The History of the Second Pennsylvania Regiment
The Second Pennsylvania Regiment had its origins in a unit established October 12, 1775, and designated "The First Pennsylvania Battalion." This was the second unit raised by the state (the first was "The Pennsylvania Rifle Battalion") and was enrolled for a term of one year. The original commander, Col. John Bull, got into trouble selling furloughs to the men "and other degrading conduct" and was compelled by the other officers to resign. He was replaced by Col. John Phillip DeHaas of Lebanon.
In January, 1776, the eight companies of the newly-formed battalion began leaving the state to participate in Benedict Arnold's ill-fated attempt to capture Quebec. With little winter clothing and half their muskets unserviceable, the men struggled by foot, sloop, and bateaux into Canada, their strength sharply reduced by sickness. By March 30, four of the companies had arrived at the American lines in front of Quebec, but before the remainder could come up the attack on the city was abandoned and the battalion started the slow retreat back to New York. By July 10 it was encamped with the American Army at Ft. Ticonderoga. In October it participated in Anthony Wayne's defeat of the British at Valcour Island, but otherwise had an uneventful tour of garrison duty. It remained at Ticonderoga voluntarily until November 13 (three weeks beyond its term of service) to await the arrival of replacement troops. By December 8 a remnant of the First Battalion was at New Germantown, NJ, but the bulk of the men had been mustered out of service.
During this time, Congress realized a more substantial national army with enlistments longer than 12 months would be needed to fight the war successfully. Pennsylvania was assigned to provide 12 of these "Continental" regiments and decided to use the battalions created in 1775 as the foundation for the state's quota. Thus, the Pennsylvania Rifle Battalion, being the first unit formed by the state, became the First Pennsylvania Regiment, The First Pennsylvania Battalion became the nucleus of the Second Pennsylvania Regiment and so on.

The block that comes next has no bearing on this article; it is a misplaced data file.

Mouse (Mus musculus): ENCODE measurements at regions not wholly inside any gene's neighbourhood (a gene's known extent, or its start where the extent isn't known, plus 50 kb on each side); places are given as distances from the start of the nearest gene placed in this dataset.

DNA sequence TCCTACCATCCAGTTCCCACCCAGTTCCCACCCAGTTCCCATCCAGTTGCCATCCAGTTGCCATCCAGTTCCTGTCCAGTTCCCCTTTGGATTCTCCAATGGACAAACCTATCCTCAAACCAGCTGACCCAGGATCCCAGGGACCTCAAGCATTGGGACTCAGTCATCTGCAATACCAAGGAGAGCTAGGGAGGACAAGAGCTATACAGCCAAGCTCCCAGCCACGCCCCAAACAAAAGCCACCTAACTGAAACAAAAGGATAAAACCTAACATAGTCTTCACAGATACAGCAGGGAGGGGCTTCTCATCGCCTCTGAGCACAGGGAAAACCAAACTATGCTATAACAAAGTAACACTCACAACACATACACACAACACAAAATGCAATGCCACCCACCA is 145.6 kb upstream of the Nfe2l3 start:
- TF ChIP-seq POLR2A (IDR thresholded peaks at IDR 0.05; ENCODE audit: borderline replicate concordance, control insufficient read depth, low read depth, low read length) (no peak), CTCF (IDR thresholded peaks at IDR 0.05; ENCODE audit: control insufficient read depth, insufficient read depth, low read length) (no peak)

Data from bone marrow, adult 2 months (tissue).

Despite the hardships they had endured on Arnold's forlorn expedition to Canada, about 340 of the nearly 500 men who had been with the First Battalion at Ticonderoga did join the Second Pennsylvania Regiment in time enough for Col. DeHaas and a portion of the unit to join Washington's army at Trenton and fight in the battle of Princeton on January 3, 1777, in a brigade of Pennsylvanians commanded by Brig. Gen. Thomas Mifflin.
The regiment spent the winter months at Morristown, NJ, where it built up strength and was placed in Gen. Anthony Wayne's Division. Col. DeHaas was promoted to a brigadier general in February and was replaced by Col. James Irvine, who resigned in June. Col. Henry Bicker was appointed in his place but did not actually join the regiment until the following October. In the meantime, the regiment was commanded by the senior officer present for duty, Major William Williams.
Williams led the unit in patrol actions in New Jersey during the spring and summer, including an engagement at Bound Brook on April 11 or 12 and a skirmish at Amboy on April 25 in which one officer was killed. At the Battle of Brandywine on Sept. 11, 1777, the regiment was part of the force guarding Chadds Ford until the British diversionary force stormed across the creek and compelled Wayne's Division to withdraw. It sustained casualties at Paoli on Sept. 21, including one officer killed, and at the Battle of Germantown it was the left flank of the American troops attacking the British center that was mistakenly fired on by other American troops. By the end of October, the unit had suffered substantially from all the fighting, including the loss of Major Williams who was captured at Germantown. Capt. Joseph Howell became acting regimental commander and the Second Pennsylvania Regiment numbered only 13 other officers and 74 enlistedmen present for duty at the end of the month.